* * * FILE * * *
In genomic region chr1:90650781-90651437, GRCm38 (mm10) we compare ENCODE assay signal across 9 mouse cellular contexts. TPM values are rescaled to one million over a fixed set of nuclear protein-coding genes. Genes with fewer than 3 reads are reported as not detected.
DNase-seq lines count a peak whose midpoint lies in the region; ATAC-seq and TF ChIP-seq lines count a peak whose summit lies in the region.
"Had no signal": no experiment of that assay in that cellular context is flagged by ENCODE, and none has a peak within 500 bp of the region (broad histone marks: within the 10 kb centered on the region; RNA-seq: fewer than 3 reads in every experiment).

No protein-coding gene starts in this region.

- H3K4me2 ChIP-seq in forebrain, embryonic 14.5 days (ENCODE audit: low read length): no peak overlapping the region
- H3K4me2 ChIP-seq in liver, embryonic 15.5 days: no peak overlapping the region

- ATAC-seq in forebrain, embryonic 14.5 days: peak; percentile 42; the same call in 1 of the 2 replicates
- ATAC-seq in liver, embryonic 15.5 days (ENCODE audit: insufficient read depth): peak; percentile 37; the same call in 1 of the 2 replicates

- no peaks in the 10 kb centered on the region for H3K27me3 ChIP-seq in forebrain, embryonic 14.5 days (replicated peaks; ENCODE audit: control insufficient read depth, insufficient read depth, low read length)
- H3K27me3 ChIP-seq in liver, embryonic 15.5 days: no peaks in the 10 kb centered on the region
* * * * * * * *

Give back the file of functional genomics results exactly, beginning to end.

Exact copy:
In genomic region chr1:90650781-90651437, GRCm38 (mm10) we compare ENCODE assay signal across 9 mouse cellular contexts. TPM values are rescaled to one million over a fixed set of nuclear protein-coding genes. Genes with fewer than 3 reads are reported as not detected.
DNase-seq lines count a peak whose midpoint lies in the region; ATAC-seq and TF ChIP-seq lines count a peak whose summit lies in the region.
"Had no signal": no experiment of that assay in that cellular context is flagged by ENCODE, and none has a peak within 500 bp of the region (broad histone marks: within the 10 kb centered on the region; RNA-seq: fewer than 3 reads in every experiment).

No protein-coding gene starts in this region.

- H3K4me2 ChIP-seq in forebrain, embryonic 14.5 days (ENCODE audit: low read length): no peak overlapping the region
- H3K4me2 ChIP-seq in liver, embryonic 15.5 days: no peak overlapping the region

- ATAC-seq in forebrain, embryonic 14.5 days: peak; percentile 42; the same call in 1 of the 2 replicates
- ATAC-seq in liver, embryonic 15.5 days (ENCODE audit: insufficient read depth): peak; percentile 37; the same call in 1 of the 2 replicates

- no peaks in the 10 kb centered on the region for H3K27me3 ChIP-seq in forebrain, embryonic 14.5 days (replicated peaks; ENCODE audit: control insufficient read depth, insufficient read depth, low read length)
- H3K27me3 ChIP-seq in liver, embryonic 15.5 days: no peaks in the 10 kb centered on the region